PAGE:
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Visitor center at Microsoft headquarters in Redmond, Washington. July, 2014 (Stephen Brashear/Getty Images)

Top 5 Data Center Stories, Week of April 29th

Here are some of this week's most popular articles on Data Center Knowledge

For your weekend reading, we present a recap of five noteworthy stories that appeared on Data Center Knowledge this past week.

Microsoft Ramps up Cloud Data Center Spend - Microsoft saw one of the biggest spikes in data center spend in company history in the last quarter.

Dean Nelson Enlisting “Infrastructure Masons” to Advance Data Center Industry - Like water, electricity, or transportation, people take connectivity for granted, and eBay’s former data center chief wants people that enable connectivity to get more recognition.

Data Tower: a Data Center for Saruman - While Microsoft’s infrastructure researchers investigate how deep they can sink a data center pod in the ocean, two Italian architects propose trying to push the limits in the opposite direction.

Data Tower design rendering by architects Valeria Mercuri and Marco Merletti, who envision Iceland as an ideal place for their enormous data center skyscrapers (Credit: V. Mercuri, M. Merletti)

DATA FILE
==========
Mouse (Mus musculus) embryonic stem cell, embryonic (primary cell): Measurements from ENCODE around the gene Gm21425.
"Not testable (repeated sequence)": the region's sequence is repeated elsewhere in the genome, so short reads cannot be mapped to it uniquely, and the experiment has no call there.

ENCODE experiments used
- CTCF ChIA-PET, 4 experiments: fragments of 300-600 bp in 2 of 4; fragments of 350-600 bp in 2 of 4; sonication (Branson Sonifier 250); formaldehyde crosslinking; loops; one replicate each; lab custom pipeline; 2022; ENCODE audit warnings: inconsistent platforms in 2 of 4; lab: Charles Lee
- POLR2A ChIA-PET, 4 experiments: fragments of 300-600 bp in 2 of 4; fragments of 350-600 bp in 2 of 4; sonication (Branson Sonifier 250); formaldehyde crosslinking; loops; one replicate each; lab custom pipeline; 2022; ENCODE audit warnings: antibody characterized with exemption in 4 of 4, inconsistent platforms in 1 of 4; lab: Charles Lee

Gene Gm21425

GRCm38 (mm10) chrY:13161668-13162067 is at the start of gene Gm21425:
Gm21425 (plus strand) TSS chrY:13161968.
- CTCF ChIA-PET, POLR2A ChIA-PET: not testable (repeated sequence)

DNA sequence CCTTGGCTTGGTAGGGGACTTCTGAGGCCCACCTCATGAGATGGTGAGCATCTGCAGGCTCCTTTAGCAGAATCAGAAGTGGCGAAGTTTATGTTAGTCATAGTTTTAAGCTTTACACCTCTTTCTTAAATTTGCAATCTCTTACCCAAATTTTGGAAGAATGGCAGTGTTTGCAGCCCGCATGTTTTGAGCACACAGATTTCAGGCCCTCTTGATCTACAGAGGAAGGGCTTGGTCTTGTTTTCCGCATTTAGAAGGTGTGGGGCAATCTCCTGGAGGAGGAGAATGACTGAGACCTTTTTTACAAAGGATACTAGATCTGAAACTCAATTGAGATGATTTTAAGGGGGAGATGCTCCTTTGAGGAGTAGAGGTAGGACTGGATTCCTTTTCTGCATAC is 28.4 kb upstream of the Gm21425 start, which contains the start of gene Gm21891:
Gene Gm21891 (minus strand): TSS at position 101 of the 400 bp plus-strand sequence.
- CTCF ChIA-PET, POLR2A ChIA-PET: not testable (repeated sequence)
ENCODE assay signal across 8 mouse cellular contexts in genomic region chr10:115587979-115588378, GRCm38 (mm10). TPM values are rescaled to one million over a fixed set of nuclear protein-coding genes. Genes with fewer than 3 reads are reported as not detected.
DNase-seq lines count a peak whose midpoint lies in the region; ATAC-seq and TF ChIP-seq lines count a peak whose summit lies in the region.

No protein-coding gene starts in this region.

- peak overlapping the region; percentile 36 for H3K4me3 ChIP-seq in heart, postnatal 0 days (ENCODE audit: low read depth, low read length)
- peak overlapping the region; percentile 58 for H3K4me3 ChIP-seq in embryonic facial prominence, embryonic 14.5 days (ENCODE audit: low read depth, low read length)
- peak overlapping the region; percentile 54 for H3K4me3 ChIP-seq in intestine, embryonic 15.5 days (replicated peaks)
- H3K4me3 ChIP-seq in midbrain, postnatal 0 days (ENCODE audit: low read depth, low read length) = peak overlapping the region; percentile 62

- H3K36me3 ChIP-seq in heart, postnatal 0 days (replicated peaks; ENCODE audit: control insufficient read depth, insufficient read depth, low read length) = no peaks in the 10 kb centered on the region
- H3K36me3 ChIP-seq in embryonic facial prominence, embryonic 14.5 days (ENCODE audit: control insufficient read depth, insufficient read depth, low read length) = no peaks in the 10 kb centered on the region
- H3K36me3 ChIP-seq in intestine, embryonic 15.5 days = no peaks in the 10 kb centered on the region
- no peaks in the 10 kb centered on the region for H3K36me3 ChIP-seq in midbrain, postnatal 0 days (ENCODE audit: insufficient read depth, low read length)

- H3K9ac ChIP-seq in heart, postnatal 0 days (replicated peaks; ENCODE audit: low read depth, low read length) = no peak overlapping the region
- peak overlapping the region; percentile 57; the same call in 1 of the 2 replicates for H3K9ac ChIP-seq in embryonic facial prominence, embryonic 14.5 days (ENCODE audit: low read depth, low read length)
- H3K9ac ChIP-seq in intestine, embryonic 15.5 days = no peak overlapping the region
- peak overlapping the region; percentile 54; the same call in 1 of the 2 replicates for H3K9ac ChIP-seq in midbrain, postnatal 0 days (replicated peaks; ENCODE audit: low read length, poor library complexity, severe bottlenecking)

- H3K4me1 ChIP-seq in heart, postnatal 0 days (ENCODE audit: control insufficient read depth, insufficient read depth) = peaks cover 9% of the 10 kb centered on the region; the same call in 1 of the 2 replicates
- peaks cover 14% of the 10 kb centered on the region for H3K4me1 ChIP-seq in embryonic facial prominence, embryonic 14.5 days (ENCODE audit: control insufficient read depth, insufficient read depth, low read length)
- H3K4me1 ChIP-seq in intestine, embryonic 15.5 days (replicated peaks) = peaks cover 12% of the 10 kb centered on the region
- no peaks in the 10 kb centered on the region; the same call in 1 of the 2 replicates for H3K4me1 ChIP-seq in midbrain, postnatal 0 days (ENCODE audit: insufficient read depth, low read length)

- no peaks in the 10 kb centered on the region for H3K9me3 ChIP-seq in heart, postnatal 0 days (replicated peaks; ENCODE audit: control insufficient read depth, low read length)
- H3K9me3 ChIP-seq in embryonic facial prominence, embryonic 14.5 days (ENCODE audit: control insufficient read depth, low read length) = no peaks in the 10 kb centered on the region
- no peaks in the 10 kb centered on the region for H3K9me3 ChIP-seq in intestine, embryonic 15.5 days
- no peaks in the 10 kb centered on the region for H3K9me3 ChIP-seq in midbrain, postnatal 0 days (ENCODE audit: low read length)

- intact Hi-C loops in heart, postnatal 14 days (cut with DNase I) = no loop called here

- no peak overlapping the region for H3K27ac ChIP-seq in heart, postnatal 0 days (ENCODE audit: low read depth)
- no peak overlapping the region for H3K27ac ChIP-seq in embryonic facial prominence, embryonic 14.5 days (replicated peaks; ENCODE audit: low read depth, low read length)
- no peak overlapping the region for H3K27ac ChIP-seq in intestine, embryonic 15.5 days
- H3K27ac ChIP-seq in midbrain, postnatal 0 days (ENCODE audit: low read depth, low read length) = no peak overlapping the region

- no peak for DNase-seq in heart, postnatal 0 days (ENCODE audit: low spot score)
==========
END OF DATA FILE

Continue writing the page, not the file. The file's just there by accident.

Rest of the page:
Data Tower design rendering by architects Valeria Mercuri and Marco Merletti, who envision Iceland as an ideal place for their enormous data center skyscrapers (Credit: V. Mercuri, M. Merletti)

Build or Lease? Creating the Best Data Center Strategy - The volume of data generated today is growing at an astonishing rate, and demand for data center space has reached an all-time high, consistently outpacing supply in the top markets. Many organizations are struggling to develop effective data center strategies, frequently facing the familiar question: build or lease?

Texas Data Center Boom Filling up Public Coffers - While data centers create relatively few jobs – nowhere near the amount of jobs factories bring – the amount of property and sales taxes governments collect from expensive equipment purchases their users make is well worth the tax breaks they are offered to lure them in.